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Message Board > Miscellaneous > Prism glasses ( Moderated by Deepika, EleanorSews, CynthiaSue)

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Prism glasses
Has anyone used these?
elizajo
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elizajo  Friend of PR
Intermediate
LA USA
Member since 4/15/05
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Date: 1/12/12 8:27 PM

I was diagnosed years ago with esophoria---one eye drifts in when I am fatigued. When it moves slightly off center I can concentrate and center my focus so the image is fused and not double. On Tuesday, for the first time I lost control of my left eye when I was driving in the rain and wiped out two mailboxes on my street . It sure was embarrassing trying to explain that one to my neighbors and my husband. The best I could come up with was it was like visual vertigo.

I went directly to my optometrist because even though I was able to rest my eye for a moment, I could tell I still had some residual double vision. After about an hour of working with me, she was able to help me fuse the images back together. She wants to slowly try new prescriptions over the next few weeks. Today I picked up my new, weaker strength distance glasses since under-correction seemed to help. Next will be the new prescriptions for separate reading glasses for mid-and close vision. She told me I may have to go to prism lenses.

Correcting my close vision is always the hardest. I usually end up taking my glasses off and putting the object up close to my face. (You should see me hand hemming!). I would be willing to deal with the side effect of prism glasses-- my left eye will probably stay turned in all the time-- if I could see clearly close up.

Does anyone else have experience with prism glasses?


------
Elizabeth

clt3
clt3
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OH USA
Member since 2/6/06
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Date: 1/13/12 7:19 AM

I doubt that my experience will be helpful to you, but my son wore them for 2 years from ages 5 to 7. He was born with strabismus and after wearing an eye patch for about 6 months he had his eyes straightened surgically. At age 5 the opposite eye began to turn out. The doctor put him in prism glasses. His eyes looked straight when he wore them and he never complained about not seeing properly. After 2 years, however, the one eye was still turning out. He had a second surgery. There were times when he was tired that we would notice some wandering, but he's now 31 and everything is fine. No issues whatsoever.

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Singer 66-16. Singer 600e, Kenmore 158.1913 , Viking 1100, Brother 4000D, Brother Quattro, Bernina 930, White 634DE,
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Miss Fairchild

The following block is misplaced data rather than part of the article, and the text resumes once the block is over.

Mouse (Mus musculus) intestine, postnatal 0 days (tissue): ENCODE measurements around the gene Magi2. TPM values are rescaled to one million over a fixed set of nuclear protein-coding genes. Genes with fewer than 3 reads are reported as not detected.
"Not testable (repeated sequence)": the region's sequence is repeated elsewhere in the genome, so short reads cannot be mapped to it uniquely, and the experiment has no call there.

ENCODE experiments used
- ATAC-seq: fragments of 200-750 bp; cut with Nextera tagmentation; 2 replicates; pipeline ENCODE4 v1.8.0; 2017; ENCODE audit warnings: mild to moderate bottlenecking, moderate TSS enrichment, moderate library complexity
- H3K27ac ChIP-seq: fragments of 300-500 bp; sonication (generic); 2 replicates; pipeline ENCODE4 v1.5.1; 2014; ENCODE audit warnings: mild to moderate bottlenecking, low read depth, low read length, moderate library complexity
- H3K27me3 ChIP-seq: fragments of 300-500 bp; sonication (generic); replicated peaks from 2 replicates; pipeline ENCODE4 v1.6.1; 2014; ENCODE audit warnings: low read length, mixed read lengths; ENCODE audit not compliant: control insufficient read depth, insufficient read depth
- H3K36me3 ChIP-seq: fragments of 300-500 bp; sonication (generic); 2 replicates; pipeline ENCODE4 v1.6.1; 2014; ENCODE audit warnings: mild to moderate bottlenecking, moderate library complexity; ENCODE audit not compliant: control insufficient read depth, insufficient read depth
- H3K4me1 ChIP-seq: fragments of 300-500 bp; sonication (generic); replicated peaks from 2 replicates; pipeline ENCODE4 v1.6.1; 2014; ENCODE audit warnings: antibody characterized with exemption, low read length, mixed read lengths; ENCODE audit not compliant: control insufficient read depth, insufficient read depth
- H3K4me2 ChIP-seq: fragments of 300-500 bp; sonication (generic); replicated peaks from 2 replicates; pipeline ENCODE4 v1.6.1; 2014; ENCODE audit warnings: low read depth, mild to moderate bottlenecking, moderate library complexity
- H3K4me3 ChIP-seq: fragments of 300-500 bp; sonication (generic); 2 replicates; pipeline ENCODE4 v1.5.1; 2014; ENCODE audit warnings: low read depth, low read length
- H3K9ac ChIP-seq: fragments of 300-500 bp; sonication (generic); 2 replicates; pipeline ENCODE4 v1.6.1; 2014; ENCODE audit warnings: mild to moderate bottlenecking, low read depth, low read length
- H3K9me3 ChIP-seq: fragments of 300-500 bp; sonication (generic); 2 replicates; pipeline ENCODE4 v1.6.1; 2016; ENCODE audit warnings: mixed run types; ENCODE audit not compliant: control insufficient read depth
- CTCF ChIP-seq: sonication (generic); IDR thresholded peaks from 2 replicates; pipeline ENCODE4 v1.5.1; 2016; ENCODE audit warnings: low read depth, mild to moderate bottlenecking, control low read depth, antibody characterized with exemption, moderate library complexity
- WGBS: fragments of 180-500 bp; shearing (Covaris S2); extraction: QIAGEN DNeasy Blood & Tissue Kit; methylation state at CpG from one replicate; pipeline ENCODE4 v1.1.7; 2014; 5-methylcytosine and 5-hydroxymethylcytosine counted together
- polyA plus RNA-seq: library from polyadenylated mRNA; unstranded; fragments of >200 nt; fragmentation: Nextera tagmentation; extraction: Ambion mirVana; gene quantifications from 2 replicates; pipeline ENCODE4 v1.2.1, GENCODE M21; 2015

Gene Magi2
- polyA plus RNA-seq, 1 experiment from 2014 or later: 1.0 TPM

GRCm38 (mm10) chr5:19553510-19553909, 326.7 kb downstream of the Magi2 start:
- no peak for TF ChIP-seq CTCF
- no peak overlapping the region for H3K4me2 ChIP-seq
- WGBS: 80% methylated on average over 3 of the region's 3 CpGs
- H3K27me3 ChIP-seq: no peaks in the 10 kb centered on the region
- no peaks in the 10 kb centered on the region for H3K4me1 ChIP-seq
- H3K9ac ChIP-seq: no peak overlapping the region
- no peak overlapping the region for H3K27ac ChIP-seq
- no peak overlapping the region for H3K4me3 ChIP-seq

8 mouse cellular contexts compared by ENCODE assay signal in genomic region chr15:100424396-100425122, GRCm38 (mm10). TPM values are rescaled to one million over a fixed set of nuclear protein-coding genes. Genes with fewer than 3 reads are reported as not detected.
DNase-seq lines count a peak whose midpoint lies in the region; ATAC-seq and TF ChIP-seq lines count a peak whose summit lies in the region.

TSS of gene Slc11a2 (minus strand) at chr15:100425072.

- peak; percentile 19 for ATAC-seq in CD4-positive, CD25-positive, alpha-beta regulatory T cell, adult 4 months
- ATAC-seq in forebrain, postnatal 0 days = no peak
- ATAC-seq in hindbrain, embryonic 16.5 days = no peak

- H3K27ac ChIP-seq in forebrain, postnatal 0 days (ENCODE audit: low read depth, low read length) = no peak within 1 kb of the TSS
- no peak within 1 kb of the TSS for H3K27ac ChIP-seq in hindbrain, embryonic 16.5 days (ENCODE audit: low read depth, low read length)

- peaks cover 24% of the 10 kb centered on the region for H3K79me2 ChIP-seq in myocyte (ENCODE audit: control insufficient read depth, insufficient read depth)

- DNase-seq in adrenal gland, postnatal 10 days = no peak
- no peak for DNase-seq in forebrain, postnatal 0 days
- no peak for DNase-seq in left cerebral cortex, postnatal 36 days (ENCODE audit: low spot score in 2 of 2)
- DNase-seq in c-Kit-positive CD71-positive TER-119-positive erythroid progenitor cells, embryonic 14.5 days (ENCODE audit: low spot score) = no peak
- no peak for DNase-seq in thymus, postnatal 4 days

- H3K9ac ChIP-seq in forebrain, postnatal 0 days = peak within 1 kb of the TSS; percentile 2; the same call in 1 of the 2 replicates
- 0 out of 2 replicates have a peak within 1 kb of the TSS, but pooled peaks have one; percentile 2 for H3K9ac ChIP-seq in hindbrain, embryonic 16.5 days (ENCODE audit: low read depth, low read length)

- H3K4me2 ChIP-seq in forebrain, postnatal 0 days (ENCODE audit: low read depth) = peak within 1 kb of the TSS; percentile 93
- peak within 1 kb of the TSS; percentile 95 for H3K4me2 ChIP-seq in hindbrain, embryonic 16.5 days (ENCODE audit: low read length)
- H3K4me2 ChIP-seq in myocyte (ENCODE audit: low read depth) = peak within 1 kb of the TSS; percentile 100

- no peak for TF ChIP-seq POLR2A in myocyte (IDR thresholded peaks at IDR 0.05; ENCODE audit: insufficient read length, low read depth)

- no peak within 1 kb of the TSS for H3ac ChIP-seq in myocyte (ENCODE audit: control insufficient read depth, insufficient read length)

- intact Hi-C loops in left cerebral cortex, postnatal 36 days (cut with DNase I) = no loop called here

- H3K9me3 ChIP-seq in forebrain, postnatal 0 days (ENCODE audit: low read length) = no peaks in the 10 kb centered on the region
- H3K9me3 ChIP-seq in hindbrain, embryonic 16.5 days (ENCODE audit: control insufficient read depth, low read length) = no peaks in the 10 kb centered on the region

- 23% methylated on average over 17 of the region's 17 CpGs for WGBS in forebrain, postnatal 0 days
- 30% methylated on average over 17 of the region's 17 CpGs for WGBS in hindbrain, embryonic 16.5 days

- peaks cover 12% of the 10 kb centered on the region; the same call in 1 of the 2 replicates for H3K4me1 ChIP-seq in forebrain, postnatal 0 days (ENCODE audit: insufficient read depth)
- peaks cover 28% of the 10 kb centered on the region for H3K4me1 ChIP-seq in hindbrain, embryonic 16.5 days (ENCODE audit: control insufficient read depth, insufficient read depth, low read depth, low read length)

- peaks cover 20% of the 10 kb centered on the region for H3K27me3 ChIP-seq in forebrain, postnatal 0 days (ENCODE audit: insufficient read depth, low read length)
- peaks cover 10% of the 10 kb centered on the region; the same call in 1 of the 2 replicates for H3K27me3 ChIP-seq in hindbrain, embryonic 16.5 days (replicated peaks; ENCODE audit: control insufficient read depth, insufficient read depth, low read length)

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Miss Fairchild  Friend of PR
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In reply to elizajo


Date: 1/13/12 9:31 AM

I am not familiar with prism glasses, only that you can read while laying in bed. I am very familiar with pinhole glasses as I have lazy eye and my eyes get strained with too much computer time. The pinholes have worked wonders for me; even to the point of getting my vision back without regular glasses, for a time (I haven't used them as much as I did back then). Just 15 minutes or so a day and I'm fine.

------
"Play the cards you are dealt, but choose who is sitting at the table"..AARP magazine

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Michelle T

Michelle T
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BC CANADA
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Date: 1/13/12 9:40 AM

My son wears prism glasses. He has for about 9 years.

I do not know the medical terminology, but he has double vision, unless he tilts his head to the left. With the glasses he is able to see single vision and keep his head up straight.

Without the glasses ball sports are impossible as he does not know which ball to hit, kick or catch.

His glasses do not look different or odd, they look like regular glasses.

Oh and he was able to get the ones that turn into sun glasses outside.

------
Proud parent of a Dwight International School Honour Roll Student

elizajo
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elizajo  Friend of PR
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In reply to Michelle T


Date: 1/13/12 10:21 AM

This sounds just my experiences when I was young, I just didn't know how to describe it. The blurry vision was attributed to extreme nearsightedness. Except for close work, my vision didn't give me much trouble when I started wearing hard contacts at age 11. I would read at school by holding things away from me, and take my contacts off at home to read with things up next to my face.